You’ve read the title of this post and now you’re probably wondering “how CAN you read the mind of a mind reader?” Perhaps we just know the mind reader well enough to know what they’re thinking or is there actually a cognitive science behind this? You have questions. I have answers.
While scrolling through my twitter, I stumbled upon this tweet by Stephen Pinker, a cognitive scientist at Harvard University, and I wanted to learn more.
In other words: "How do you read the mind of a mind-reader?" http://t.co/GnWBsojr8L
— Steven Pinker (@sapinker) March 23, 2015
This article, which is located within the tweet, talks about understanding common knowledge. Understanding common knowledge helps us understand others, which also makes it easier for us to know what others might, or are, thinking. “Steven Pinker examines how people use ‘common knowledge’ — the shared understanding in which two or more people know something, know that the other one knows, know the other one knows that they know, and so on — to coordinate their actions, and how people’s efforts to cooperate may fail without this infinite level of shared beliefs.”
Another article I found states that there are two different accounts of mind-reading. “According to `theory theory’, mental states are represented as inferred posits of a naive theory. According to `simulation theory’, other people’s mental states are represented by adopting their perspective: by tracking or matching their states with resonant states of one’s own.” The fact that observers take part in motor facilitation in the same groups of muscles as those used by target agents, and the activity of mirror neurons, are both findings that go with the “simulation theory.” However, these same findings would NOT be predicted by “theory theory.”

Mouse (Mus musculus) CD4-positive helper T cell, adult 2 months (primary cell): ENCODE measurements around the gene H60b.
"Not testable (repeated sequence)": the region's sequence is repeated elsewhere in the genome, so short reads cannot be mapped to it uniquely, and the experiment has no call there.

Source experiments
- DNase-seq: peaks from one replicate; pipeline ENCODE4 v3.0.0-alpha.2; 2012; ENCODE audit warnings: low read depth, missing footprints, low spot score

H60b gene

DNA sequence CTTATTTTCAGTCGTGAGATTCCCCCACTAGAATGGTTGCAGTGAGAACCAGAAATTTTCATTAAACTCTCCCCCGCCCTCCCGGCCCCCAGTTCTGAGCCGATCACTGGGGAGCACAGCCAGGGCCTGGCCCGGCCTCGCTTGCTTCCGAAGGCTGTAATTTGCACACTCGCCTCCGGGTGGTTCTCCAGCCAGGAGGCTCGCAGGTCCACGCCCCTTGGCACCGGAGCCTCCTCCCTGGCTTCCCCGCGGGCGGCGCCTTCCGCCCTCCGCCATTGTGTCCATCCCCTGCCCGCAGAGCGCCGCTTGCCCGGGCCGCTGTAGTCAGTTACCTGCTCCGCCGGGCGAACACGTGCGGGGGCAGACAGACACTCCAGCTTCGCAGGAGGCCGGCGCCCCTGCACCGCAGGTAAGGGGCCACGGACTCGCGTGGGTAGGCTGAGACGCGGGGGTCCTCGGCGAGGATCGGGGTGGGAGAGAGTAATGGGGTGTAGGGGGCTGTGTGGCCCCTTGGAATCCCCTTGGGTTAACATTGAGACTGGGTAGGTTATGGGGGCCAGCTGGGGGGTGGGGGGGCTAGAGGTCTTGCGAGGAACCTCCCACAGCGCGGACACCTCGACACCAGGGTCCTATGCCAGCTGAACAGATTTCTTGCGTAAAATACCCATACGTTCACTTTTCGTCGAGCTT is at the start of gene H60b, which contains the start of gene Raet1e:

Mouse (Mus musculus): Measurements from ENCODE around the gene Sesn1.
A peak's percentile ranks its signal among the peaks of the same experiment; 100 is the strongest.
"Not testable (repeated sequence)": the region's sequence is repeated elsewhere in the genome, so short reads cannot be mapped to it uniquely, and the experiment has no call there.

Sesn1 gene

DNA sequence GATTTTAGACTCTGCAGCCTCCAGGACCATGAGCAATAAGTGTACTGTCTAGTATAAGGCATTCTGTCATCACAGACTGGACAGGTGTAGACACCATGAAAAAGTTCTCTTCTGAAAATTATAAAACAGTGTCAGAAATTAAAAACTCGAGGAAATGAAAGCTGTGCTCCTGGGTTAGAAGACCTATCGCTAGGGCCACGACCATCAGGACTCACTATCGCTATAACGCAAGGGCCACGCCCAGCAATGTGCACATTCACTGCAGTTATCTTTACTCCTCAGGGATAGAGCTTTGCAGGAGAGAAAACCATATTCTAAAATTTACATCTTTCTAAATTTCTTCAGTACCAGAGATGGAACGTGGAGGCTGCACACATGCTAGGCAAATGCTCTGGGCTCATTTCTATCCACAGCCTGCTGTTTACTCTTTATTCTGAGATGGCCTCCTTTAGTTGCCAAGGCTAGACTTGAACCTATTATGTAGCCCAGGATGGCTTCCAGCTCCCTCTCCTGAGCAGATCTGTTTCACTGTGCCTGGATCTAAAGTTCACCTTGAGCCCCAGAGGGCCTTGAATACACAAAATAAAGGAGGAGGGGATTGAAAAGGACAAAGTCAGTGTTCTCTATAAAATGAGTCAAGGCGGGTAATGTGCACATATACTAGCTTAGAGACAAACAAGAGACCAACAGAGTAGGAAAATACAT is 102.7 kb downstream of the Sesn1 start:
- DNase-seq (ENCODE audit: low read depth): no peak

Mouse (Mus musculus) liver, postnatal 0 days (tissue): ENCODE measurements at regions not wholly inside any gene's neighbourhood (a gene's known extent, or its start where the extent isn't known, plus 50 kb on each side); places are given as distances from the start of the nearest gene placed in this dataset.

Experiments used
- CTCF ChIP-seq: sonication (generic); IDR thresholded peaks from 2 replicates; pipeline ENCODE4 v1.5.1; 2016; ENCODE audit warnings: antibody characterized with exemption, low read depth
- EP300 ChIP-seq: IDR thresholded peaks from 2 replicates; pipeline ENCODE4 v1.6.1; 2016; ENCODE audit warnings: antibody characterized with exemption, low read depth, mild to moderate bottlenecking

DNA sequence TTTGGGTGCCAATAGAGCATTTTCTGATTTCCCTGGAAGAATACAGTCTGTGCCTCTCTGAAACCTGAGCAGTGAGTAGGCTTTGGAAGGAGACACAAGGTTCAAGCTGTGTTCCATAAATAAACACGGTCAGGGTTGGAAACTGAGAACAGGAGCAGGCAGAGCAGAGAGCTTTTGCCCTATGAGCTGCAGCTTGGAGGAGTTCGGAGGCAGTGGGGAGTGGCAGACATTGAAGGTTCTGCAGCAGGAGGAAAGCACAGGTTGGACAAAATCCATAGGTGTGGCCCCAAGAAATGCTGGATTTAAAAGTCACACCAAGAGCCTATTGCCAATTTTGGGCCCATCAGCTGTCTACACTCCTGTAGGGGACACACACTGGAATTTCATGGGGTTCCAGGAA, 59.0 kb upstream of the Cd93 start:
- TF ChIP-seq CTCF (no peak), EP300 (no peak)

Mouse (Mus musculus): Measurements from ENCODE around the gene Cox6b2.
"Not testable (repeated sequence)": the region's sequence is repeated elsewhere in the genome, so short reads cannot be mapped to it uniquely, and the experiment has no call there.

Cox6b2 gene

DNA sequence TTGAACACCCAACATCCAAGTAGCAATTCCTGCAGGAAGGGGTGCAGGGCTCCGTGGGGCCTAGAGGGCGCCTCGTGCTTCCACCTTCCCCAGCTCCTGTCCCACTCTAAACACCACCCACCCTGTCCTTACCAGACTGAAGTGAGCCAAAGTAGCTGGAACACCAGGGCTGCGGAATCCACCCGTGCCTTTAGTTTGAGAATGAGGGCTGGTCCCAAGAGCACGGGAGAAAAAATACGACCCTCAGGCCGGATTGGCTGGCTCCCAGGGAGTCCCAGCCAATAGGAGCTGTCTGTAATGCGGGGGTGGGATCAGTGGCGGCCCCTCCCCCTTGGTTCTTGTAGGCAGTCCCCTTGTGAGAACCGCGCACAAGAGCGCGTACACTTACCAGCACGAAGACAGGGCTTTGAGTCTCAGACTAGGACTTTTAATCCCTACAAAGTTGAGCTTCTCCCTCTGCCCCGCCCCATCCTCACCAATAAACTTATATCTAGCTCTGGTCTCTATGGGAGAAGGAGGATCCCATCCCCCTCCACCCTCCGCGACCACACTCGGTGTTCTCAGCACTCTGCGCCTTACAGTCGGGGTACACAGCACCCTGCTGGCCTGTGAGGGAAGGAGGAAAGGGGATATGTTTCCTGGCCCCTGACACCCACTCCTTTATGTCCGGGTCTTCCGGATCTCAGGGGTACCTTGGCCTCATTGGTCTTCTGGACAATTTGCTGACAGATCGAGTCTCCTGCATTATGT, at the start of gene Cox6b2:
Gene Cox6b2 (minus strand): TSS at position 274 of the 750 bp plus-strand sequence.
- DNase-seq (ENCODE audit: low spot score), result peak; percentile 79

As stated in the first article, people use common knowledge to “coordinate their actions, and how people’s efforts to cooperate may fail without this infinite level or shared beliefs.” Different levels of common knowledge affect coordination.
In this study, cooperation levels were higher under different conditions. For instance, there was about 50 percent cooperation with shared knowledge and about 85 percept cooperation with common knowledge. Take note though that “the effects of common knowledge, however, are hardly limited to the type of economic games described in the study.”
There is evidence seen in these coordination problems everywhere. This study also states that emotions such as guilt or pride, are more sensitive to common knowledge and that other emotions such as blushing or crying are built around the idea. So, really, all of these factors play a role in our ability to read the mind of anyone, including the mind of a mind reader.